After last year’s “Divas,” it was the turn of male pop stars to get choreographic treatment in Dance Kaleidoscope’s seventh engagement at the Indianapolis Theatre Fringe Festival.

So, of course, “Divos” debuted Thursday night as one of several shows to kick off the 13th annual festival. At Theatre on the Square,

seven members of the contemporary-dance company presented premieres of works choreographed to songs by celebrity male performers of the past few decades.

The songs’ rhythmic drive and musical phrasing naturally generate much of the choreography, but the choreographers also have in common an intense interest in how lyrics can guide dance expression. This is clear from each choreographer’s spoken introduction to his or her creation — statements that provide the audience with insights into the personal sources and motivations behind the program.

In other words, the divos were celebrated mainly to the degree their music had something vital to impart in dance terms. From Aerosmith’s “Dream On” (Missy Thompson) to Rod Stewart’s “I’ll Stand By You” (Stuart Coleman, in a piece titled “Surround Yourself”), the program unfailingly added an extra dimension to the songs.

“Dream On” rested on the theme of recurring dreams, mostly disturbing, and thus was replete with floating and falling movement, as well as postures of apprehensiveness and confusion, some as if airborne, others grounded. “Surround Yourself” used the full company to reinforce the virtues of group support. Its intricately coordinated, billowing language put stress on cooperation and rapport, the individual drawing sustenance from the ensemble. A particularly striking passage had the company unfolding from a tight circle outward, yielding to a solo in the center. It was like time-lapse photography of a flower in transition from bud to blossom.

Positive energy also was held up in Mariel Greenlee’s “Keep Faith,” to music of George Michael. There were churchy moments at first, alluded to later, with stained-glass lighting and prayerful postures. But faith was also addressed in less transcendent ways, in a manner that expertly bridged the meaning of faith from something remote to something near at hand. In both cases, belief in the unseen is the common denominator, and “Keep Faith” spoke particularly to the reservoir of mutual trust upon which dancers necessarily draw.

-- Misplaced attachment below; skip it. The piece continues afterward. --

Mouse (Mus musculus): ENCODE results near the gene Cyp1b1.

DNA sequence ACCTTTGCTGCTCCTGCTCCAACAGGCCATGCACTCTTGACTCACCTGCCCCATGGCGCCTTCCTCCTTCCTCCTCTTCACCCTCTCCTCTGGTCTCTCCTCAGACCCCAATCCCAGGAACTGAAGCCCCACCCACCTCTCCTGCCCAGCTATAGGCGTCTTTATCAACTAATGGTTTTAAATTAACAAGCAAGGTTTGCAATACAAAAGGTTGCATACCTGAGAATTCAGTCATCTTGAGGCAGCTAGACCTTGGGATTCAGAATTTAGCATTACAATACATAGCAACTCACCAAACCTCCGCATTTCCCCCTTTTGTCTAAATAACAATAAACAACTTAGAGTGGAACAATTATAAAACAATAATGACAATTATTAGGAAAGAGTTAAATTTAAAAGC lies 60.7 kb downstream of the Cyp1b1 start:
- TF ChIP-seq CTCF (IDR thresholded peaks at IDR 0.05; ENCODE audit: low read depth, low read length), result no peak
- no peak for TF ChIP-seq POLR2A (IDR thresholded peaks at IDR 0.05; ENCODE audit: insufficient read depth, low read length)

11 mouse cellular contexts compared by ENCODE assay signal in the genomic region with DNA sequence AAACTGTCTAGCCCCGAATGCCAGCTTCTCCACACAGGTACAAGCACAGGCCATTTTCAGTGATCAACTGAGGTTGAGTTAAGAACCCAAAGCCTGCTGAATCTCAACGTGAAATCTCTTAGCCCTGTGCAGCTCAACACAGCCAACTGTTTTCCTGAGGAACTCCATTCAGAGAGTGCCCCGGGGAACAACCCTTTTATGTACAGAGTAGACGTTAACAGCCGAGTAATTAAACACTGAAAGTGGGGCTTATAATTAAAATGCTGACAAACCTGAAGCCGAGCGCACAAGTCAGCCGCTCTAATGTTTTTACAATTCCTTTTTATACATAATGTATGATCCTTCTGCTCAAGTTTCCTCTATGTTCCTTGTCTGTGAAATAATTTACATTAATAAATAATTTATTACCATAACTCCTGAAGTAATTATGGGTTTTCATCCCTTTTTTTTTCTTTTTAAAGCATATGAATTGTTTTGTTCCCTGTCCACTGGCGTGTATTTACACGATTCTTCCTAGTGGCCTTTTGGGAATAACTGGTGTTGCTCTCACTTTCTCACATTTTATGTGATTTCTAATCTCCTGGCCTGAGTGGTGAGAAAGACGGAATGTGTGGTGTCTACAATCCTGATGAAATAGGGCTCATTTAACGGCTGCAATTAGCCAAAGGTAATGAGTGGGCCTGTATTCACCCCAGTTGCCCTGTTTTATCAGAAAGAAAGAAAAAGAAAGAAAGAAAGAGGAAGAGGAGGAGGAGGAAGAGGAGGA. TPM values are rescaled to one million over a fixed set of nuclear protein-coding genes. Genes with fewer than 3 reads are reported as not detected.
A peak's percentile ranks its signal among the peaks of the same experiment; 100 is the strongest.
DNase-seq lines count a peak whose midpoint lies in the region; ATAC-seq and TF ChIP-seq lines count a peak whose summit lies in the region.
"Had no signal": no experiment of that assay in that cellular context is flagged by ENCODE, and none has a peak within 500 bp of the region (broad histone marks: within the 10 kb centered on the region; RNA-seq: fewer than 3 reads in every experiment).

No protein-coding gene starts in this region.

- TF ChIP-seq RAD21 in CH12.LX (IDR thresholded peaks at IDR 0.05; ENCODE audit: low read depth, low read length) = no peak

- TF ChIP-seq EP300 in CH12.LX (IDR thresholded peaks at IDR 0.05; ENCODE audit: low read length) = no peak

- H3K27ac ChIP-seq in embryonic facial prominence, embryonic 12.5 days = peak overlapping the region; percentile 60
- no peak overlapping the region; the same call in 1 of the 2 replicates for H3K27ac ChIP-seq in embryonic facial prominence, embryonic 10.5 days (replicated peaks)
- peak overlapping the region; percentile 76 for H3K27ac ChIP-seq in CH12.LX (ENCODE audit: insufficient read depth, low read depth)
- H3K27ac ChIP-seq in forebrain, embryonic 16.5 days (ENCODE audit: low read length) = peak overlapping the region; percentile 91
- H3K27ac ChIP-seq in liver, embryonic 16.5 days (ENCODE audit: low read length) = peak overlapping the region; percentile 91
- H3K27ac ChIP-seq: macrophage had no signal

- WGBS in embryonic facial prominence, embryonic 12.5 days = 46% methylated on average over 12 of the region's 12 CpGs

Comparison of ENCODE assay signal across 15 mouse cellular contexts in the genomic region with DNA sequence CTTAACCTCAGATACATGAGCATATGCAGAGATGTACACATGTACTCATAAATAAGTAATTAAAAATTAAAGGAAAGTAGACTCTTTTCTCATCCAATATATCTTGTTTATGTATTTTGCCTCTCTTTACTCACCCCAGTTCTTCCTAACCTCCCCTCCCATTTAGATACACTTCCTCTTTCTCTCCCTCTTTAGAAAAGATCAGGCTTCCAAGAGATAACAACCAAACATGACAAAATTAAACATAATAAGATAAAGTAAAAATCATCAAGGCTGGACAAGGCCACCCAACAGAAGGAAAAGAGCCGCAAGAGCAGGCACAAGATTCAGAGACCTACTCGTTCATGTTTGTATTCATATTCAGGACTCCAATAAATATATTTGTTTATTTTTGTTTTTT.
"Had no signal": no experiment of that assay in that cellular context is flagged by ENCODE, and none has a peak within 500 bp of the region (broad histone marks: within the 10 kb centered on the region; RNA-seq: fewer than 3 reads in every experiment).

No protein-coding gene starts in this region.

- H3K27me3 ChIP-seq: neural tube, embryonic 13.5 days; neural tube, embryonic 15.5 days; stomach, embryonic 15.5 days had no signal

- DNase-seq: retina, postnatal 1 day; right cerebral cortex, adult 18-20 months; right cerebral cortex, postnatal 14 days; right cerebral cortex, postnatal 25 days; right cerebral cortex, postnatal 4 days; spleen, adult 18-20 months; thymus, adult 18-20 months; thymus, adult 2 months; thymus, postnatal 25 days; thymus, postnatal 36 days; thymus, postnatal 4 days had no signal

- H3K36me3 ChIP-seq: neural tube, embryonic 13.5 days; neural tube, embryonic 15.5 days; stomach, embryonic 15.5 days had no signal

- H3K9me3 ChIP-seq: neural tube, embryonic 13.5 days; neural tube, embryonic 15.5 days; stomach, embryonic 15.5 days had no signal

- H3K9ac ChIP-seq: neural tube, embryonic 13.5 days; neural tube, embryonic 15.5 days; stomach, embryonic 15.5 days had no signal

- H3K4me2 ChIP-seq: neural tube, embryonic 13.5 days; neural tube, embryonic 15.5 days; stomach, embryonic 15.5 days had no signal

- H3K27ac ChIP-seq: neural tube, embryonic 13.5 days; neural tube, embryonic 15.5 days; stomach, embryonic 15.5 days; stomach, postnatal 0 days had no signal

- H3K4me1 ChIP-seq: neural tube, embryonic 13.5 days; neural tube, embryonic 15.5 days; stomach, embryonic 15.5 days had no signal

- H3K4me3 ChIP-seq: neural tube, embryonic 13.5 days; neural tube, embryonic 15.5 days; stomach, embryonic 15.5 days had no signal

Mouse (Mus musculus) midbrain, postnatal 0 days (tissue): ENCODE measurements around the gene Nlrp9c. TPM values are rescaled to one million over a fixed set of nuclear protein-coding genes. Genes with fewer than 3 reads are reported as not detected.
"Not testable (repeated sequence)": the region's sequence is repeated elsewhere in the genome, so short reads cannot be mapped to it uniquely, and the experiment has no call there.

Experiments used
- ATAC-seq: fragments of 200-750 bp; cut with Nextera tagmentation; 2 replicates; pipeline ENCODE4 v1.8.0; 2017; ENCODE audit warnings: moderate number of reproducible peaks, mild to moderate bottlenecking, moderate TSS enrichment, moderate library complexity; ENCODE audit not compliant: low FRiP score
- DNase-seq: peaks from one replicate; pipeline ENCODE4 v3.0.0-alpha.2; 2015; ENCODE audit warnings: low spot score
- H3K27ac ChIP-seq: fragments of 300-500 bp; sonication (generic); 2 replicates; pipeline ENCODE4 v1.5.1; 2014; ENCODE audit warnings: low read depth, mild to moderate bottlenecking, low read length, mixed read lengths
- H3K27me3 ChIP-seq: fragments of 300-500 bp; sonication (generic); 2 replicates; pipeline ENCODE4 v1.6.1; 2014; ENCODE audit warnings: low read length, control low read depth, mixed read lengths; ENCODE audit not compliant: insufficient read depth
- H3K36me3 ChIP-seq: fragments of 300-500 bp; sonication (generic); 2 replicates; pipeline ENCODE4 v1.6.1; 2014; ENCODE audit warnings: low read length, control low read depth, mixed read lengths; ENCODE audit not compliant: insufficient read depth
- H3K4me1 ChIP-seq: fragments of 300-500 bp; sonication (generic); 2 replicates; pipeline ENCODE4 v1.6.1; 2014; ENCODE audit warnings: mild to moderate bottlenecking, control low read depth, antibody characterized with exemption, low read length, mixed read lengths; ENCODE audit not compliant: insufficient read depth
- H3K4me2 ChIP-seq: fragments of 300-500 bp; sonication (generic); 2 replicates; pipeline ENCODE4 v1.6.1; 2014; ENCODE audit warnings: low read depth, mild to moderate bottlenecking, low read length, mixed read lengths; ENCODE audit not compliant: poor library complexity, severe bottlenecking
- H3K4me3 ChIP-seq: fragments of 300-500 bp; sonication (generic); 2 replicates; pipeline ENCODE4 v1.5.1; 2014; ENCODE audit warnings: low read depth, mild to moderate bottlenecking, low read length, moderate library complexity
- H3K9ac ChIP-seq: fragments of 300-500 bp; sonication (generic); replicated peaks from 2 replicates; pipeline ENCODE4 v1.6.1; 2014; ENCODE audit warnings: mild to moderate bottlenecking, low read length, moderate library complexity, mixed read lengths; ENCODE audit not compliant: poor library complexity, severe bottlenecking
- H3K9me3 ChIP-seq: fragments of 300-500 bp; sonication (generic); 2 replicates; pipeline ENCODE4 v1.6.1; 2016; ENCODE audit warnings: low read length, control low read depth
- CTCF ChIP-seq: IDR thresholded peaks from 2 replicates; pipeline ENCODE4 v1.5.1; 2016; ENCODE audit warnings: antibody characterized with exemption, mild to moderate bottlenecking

As a dancer, Greenlee had to draw upon such trust spectacularly in Brandon Comer’s “Dangerous Diana,” a medley of Michael Jackson’s “Dangerous” and “Dirty Diana.” She was the title character, supported by five DK men, and had to keep embodying the first song’s laserlike opening line: “There was something different about this girl.” Comer’s choreography avoided the King of Pop’s stylized, angular twitches and tap-rooted footwork to come up with something original, requiring a considerable amount of lift, flexibility and panache from everyone concerned — and trust galore from Greenlee, who managed to convey both danger and vulnerability as a woman being both venerated and tossed about.

Romantic devotion was a keynote of Paige Robinson’s “You Take My Breath Away,” the soaring Queen vocalism providing the cue for intense interaction among the six dancers. The same number of dancers was used in a more polarized fashion by Timothy June, setting Johnny Cash’s searing “Hurt”: Each of three fully visible dancers has a demonic masked partner, making the theme of hurt vividly both internal and external to how we live our lives. The demonic side seemed to score a final victory with a black hand over each anguished face.

Jillian Godwin set the longest piece, a mash-up (mixed by Mike Lamirand) of four Led Zeppelin songs. “Zeppelin” was a real tour-de-force for the troupe’s women, the shift among songs complemented by costuming as well as different choreographic dialects. The full ensemble coalesced for the finale. At that climactic stage, the potentially problematic guitar solo — talk about divos! who’s more a divo than a rock-guitar god? — was neatly handled with fluid solos and duos for the dancers, yielding to re-emphasis on the ensemble at the end.

As with the whole show, the music was never allowed to swamp the inspiration behind the choreography nor the flair with which it was executed. Roll over, divos; tell the divas the news!